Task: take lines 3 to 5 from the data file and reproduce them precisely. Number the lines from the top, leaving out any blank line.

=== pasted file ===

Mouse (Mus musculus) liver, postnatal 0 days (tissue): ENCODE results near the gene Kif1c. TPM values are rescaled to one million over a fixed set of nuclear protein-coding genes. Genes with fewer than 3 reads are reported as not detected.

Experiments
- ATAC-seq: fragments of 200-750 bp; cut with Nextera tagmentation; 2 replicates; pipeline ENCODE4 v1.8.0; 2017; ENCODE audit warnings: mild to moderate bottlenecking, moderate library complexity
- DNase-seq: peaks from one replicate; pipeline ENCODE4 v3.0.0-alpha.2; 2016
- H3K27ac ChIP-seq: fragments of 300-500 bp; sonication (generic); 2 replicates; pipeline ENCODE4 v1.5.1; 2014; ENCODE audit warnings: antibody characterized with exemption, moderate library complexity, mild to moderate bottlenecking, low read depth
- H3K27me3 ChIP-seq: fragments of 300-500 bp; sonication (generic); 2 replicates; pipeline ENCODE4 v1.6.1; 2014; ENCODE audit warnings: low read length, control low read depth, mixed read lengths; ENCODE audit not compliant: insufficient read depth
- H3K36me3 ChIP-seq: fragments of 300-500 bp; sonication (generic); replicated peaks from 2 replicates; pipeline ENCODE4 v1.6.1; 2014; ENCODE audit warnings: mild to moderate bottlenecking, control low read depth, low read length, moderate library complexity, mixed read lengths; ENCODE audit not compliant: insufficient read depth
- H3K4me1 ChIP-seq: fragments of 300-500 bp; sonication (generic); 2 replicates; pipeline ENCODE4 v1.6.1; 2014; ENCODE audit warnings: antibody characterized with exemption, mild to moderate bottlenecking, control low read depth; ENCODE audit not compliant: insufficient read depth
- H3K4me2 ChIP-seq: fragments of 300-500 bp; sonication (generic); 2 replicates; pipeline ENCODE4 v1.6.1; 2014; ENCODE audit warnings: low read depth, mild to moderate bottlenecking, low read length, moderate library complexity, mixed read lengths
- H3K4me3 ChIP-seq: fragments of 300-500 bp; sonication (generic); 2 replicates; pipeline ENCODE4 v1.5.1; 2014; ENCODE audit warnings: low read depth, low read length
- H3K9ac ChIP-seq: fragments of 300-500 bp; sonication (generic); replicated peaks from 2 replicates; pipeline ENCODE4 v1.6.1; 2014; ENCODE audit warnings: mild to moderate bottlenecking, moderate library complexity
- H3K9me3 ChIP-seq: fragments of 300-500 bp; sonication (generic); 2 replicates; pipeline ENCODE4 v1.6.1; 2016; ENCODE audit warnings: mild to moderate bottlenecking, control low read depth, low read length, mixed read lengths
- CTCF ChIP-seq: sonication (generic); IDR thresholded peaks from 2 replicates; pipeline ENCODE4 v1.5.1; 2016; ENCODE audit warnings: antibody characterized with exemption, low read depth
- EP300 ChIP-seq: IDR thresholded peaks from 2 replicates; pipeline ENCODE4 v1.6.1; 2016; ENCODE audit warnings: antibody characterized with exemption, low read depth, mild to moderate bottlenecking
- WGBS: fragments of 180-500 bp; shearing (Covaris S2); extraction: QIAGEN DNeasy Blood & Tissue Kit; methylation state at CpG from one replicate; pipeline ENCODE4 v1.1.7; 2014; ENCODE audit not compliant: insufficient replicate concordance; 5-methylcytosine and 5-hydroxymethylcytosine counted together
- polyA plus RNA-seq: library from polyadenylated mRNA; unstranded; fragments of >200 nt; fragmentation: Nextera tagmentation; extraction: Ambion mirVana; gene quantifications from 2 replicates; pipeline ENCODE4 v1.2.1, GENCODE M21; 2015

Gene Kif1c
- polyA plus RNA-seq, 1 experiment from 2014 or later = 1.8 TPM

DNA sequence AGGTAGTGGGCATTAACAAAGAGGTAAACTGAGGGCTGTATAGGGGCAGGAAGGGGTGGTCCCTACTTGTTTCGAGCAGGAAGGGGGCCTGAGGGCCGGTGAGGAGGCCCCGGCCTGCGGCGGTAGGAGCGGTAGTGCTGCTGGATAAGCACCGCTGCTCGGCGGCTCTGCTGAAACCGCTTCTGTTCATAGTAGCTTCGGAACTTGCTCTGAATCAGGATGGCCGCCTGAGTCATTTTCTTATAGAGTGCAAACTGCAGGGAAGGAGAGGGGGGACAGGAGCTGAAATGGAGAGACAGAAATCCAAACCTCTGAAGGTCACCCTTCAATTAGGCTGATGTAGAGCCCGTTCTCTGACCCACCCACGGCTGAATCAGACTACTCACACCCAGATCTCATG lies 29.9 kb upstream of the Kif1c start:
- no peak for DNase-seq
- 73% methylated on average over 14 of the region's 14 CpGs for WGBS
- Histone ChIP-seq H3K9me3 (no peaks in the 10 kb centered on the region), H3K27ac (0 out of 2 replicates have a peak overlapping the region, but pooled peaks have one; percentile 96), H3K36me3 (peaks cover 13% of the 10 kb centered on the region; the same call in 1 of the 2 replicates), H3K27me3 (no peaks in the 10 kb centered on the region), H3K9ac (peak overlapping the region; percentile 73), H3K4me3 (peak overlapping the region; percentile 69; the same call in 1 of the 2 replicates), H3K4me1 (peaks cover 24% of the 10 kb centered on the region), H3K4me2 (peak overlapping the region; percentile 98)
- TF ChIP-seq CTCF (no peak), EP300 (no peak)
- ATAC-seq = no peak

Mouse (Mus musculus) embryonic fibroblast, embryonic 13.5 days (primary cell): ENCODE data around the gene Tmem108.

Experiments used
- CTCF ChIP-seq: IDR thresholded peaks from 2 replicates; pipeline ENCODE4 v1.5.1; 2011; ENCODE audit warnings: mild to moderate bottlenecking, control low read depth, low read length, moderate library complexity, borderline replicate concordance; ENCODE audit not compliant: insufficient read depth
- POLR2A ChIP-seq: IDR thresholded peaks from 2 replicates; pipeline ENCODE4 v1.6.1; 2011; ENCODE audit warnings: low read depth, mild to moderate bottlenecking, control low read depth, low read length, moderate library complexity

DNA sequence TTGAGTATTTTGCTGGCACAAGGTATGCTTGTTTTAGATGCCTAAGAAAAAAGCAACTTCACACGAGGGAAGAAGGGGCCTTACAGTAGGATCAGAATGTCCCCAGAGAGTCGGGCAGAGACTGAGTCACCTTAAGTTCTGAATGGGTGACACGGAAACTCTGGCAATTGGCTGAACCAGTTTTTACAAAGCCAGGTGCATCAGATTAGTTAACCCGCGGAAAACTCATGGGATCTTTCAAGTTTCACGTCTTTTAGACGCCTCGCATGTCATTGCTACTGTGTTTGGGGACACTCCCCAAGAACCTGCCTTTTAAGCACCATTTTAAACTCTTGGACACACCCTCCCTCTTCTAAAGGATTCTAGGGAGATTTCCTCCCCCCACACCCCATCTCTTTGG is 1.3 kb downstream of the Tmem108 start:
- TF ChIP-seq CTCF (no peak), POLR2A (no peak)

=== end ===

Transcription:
- ATAC-seq: fragments of 200-750 bp; cut with Nextera tagmentation; 2 replicates; pipeline ENCODE4 v1.8.0; 2017; ENCODE audit warnings: mild to moderate bottlenecking, moderate library complexity
- DNase-seq: peaks from one replicate; pipeline ENCODE4 v3.0.0-alpha.2; 2016
- H3K27ac ChIP-seq: fragments of 300-500 bp; sonication (generic); 2 replicates; pipeline ENCODE4 v1.5.1; 2014; ENCODE audit warnings: antibody characterized with exemption, moderate library complexity, mild to moderate bottlenecking, low read depth